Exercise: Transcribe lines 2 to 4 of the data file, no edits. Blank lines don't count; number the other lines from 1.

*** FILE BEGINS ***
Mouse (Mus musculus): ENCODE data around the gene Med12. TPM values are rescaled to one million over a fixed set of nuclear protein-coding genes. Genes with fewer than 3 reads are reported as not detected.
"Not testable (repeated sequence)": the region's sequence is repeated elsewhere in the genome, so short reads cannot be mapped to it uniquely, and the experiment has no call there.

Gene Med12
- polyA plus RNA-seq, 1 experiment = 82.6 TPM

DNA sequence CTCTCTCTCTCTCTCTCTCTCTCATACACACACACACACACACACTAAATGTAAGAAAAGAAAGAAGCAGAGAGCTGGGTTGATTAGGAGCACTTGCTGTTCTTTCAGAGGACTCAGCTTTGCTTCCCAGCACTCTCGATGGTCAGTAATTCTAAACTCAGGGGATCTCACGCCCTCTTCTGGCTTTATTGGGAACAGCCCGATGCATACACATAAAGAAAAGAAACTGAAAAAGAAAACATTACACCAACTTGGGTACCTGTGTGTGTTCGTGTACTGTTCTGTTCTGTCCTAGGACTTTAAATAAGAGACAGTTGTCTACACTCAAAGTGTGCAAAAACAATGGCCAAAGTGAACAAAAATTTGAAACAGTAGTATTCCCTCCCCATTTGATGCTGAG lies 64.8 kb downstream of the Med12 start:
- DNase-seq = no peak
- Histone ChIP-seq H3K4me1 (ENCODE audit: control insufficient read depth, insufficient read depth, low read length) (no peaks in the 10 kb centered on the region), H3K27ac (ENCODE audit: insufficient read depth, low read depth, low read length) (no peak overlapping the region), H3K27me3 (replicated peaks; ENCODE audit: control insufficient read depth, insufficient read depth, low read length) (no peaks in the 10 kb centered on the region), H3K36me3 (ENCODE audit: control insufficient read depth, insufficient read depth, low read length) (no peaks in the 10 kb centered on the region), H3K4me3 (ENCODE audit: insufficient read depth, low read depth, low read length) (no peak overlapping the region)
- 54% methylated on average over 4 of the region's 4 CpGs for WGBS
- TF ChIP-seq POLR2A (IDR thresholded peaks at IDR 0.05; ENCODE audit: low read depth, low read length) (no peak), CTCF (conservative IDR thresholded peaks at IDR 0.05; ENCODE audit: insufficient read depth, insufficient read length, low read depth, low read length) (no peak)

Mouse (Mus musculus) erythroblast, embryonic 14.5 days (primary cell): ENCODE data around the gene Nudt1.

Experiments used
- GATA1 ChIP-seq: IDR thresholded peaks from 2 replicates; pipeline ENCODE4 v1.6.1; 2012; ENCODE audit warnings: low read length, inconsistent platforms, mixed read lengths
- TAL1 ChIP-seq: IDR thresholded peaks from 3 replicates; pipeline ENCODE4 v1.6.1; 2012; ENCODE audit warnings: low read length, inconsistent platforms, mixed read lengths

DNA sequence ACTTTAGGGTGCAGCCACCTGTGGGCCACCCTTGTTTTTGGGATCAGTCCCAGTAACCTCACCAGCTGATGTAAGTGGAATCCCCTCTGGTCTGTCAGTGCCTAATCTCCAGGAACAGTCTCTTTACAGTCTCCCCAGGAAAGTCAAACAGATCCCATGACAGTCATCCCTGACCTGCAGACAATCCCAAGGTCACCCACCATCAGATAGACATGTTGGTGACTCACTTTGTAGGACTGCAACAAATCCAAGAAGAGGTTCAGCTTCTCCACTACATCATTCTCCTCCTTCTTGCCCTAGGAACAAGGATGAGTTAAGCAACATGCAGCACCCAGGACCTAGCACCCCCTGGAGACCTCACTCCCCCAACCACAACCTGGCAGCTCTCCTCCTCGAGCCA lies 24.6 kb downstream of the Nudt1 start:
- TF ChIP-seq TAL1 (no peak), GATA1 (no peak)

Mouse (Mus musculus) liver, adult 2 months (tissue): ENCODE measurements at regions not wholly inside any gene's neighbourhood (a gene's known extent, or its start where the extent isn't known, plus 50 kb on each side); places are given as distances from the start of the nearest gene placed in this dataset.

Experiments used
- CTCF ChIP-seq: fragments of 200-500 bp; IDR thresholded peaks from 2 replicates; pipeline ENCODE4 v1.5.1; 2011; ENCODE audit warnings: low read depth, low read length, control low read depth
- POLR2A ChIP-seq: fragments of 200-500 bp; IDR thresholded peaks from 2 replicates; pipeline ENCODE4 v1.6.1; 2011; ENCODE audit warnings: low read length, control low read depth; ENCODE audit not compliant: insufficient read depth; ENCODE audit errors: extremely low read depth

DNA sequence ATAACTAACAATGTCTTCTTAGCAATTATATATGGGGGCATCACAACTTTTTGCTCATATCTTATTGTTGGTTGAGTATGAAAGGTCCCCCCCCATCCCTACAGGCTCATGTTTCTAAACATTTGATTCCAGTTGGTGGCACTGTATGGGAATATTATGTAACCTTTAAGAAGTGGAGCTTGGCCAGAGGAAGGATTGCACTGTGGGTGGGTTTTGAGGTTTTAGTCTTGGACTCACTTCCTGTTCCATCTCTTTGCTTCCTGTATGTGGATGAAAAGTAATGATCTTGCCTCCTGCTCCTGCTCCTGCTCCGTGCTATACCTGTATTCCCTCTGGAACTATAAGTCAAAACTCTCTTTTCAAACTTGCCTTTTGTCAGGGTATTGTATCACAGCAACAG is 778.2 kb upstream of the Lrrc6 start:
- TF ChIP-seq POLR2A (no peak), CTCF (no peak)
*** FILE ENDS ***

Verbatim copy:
"Not testable (repeated sequence)": the region's sequence is repeated elsewhere in the genome, so short reads cannot be mapped to it uniquely, and the experiment has no call there.

Gene Med12
- polyA plus RNA-seq, 1 experiment = 82.6 TPM